“Jelly Roll” was a music video, fitting the slot for some good time summer acoustic rock.  Instead of going ballad, Blue Murder went to the bayou.  The tricky slide licks recall Whitesnake, but unfortunately towards the end, the song sinks into typical ballad territory.  It sounds like two songs melded together, but I like the first part best.

The final keeper is the progressive epic “Ptolemy”.  Unfortunately the lyrics don’t have much to do with the actual mathematician and astronomer who lived almost 2000 years ago.  Instead the song is about tomb robbing; unrelated to Ptolemy of Alexandria.  This is a shame since they could have written about Ptolemy’s musical studies (Harmonics), or his influence on the concept of the universe of a series of spheres that create music.  Fortunately the musical qualities of the song enable us to overlook the words.

There are also-rans worth checking out:  particularly a track called “Billy” which is the most Thin Lizzy of all the tunes.  You could imagine, if Phil had lived, that he could have recorded “Billy” for a mid-80’s Thin Lizzy album.  Unfortunately most of the material resides in Whitesnake territory, especially the carbon-copy ballad “Out of Love”, and the closer “Black-Hearted Woman” which recycles Whitesnake riffs.

Too bad.  Loads of potential, but blown in the delivery.

2.5/5 stars

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40 comments

        1. Yes, that’s totally true. But I wouldn’t criticise this album because of what might have been… it’s a great album in its own right. And, by all accounts, it’s Coverdale that fired Sykes so it’s hardly Sykes’ fault this stuff didn’t end up on a Whitesnake sequel either. Sykes does reckon this album was buried in an attempt to force him back into Whitesnake though.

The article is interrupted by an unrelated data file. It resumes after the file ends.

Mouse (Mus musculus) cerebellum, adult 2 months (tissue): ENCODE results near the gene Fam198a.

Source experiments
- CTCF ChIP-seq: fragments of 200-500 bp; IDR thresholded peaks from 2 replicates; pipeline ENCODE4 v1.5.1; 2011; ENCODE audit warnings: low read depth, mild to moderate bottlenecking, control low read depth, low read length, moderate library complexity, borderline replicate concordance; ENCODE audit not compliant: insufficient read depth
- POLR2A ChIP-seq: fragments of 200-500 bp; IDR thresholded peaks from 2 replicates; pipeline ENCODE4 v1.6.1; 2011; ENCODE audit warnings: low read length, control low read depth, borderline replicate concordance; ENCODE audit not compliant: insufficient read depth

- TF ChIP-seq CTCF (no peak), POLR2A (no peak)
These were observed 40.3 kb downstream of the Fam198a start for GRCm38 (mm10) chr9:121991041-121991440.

Liked by 1 person

        2. No, I can’t either. But I imagine (if it’s true) that there was a bunch of suits trying to engineer them back together for the big bucks!

          I’ve still got the second one, Nothin’ But Trouble. Actually, I had it before I got this one. I like it… it’s a bit more poppy and some even more obvious Whitesnake recycling too! Cry For Love was Still of the Night II and Save My Love was Is This Love II. Good stuff on it though, but nothing that would change your mind if you’re not into the S/T.

          Liked by 1 person

        3. A buddy always told me how good the second album was, and that I should pick it up. I’m actually curious about the live album. From what I can tell, that kind of lead back into Thin Lizzy — Marco Mendoza was in Blue Murder at the end and they were doing a bunch of Lizzy live.

          Liked by 1 person

        4. Not heard the live one. Glad to know someone else liked the second one though! Definitely better production than the first but, if I’m being picky, some of the material is a shade too cheesy. If a coupla songs had been whittled out it would be perfect though. It’s an overlooked one. A batch of songs on it that are still absolute faves.

          Liked by 1 person

  1. Love the Swashbuckler look they we’re fashioning out over! Haha…I bought this on cassette tape but never fully wrapped my head around it…dunno why perhaps one reason woud be there was so much music out at the time and some stuff even when purchased wouldn’t get the time……